The exceptionally high temperature of the sea boosted the convective forces that led to the storm, and the amount of water vapour which accumulated in the atmosphere as a result triggered destructive thunderstorms. Faranda's conclusion is clear: “Our analysis demonstrates the crucial role played by climate change in the intensity of the 18 August derecho.”
Focusing on extreme events
Again by comparing a period little affected by global warming with the present situation, the LSCE team then studied a series of weather events that took place in 2021. These included hurricane Ida in the United States, the March cold spell in France, the Po Valley tornado outbreak in Italy, the winter storm Filomena in Spain, and the Mediterranean cyclone (aka medicane) Apollo. In most cases they found a very clear link to climate change. However, the researchers' method proved unsuccessful with Filomena and Apollo, for lack of any similar atmospheric patterns in the historical record. “Since no such patterns were found, we were unable to determine the role of climate change in the occurrence of these events,” Faranda laments.
Since Myles Allen's seminal article, the science of extreme event attribution has undergone significant changes. In addition to the legal perspective that the British researcher had in mind (who pays for the damage caused by climate change?), it now also covers major scientific concerns. Faranda believes that these studies will help to elucidate how extreme events arise. “Global models aren't precise enough to simulate local climate. Our work therefore comes in handy: we identify unusual episodes and then look at their dynamics in order to help modellers represent them better,” he explains.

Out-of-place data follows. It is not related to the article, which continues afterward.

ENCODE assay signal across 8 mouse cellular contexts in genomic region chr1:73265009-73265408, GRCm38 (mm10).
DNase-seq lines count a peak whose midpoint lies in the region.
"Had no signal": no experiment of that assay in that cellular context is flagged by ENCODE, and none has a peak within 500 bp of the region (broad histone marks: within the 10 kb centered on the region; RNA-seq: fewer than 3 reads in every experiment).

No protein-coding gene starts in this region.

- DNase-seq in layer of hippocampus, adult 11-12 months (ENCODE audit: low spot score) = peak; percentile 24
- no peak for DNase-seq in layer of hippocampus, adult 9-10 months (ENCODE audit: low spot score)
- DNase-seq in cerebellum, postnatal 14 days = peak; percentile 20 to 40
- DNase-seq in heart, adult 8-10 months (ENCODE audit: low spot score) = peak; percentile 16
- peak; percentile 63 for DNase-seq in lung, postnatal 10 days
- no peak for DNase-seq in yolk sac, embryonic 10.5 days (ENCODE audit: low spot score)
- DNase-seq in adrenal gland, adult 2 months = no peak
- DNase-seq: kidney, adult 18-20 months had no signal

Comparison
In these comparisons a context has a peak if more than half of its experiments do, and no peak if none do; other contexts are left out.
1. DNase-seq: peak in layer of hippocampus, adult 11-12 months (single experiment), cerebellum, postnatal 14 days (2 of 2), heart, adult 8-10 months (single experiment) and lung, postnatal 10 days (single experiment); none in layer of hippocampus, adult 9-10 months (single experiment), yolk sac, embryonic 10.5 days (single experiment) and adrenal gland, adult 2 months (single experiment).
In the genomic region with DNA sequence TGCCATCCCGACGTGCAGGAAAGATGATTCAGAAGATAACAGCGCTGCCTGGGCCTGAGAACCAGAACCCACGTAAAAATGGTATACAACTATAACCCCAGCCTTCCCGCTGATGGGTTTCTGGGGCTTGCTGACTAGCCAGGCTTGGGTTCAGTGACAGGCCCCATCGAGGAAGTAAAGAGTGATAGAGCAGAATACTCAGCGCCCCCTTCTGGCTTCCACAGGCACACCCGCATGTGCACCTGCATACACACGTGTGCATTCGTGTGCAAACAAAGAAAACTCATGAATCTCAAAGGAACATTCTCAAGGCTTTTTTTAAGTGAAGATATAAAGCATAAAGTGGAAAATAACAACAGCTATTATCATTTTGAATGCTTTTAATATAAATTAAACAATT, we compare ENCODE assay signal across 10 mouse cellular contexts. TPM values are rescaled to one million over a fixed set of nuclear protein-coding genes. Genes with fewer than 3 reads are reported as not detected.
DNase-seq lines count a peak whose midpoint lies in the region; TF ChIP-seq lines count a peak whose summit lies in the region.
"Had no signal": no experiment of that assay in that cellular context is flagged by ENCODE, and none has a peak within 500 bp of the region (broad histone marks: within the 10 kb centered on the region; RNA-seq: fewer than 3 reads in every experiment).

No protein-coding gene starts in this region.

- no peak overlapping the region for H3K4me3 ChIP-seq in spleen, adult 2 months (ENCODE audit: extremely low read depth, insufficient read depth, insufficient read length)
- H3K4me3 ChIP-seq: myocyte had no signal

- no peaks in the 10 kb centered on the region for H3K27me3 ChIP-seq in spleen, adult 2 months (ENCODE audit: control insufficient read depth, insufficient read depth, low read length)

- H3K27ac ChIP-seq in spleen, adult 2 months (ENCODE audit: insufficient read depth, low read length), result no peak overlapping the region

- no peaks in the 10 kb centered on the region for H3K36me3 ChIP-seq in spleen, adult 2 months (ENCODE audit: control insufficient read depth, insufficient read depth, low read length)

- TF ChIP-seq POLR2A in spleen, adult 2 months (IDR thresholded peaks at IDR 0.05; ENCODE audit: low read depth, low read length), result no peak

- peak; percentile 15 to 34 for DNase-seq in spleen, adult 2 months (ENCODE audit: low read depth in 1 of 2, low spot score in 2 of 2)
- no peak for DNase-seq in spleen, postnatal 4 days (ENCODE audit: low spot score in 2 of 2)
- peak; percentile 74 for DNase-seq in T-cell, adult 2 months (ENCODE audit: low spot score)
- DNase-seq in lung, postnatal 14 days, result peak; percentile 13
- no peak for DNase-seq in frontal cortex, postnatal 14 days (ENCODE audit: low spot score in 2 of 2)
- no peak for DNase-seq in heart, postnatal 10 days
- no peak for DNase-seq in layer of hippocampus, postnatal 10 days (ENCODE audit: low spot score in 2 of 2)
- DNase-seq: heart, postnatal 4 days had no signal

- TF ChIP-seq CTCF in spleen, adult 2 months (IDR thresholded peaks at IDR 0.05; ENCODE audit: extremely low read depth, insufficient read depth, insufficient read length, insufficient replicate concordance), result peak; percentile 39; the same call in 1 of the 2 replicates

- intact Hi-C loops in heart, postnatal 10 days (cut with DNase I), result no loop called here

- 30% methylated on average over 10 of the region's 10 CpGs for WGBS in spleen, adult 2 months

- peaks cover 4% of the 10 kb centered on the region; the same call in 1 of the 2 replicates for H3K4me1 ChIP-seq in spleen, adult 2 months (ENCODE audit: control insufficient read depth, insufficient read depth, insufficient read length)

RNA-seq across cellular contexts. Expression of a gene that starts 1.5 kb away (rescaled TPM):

Besides, this research has an equally important social dimension. “One of the things the community is working on is how to determine the worst weather event that could impact a particular place under current or future conditions,” Jézéquel adds. “This could prove useful for adaptation and climate risk reduction.” Building a dam, a nuclear power plant or a flood protection barrier means anticipating worst-case scenarios. Extreme event attribution therefore isn't just about pointing the finger at countries and corporations that emit greenhouse gases, or responding to the well-worn argument trotted out every time there's a new heatwave or flood, namely that these phenomena have always existed and will continue to exist. Way beyond that, this new science provides a window into the future and the disasters to be avoided.
- 1. CNRS / ENS-PSL / École Polytechnique / Sorbonne Université.
- 2. Laboratoire des sciences du climat et de l’environnement (CNRS / CEA / UVSQ).
- 3. This work was carried out as part of the projects XAIDA (eXtreme events: Artificial Intelligence for Detection and Attribution), and EDIPI (European weather Extremes: DrIvers, Predictability and Impacts).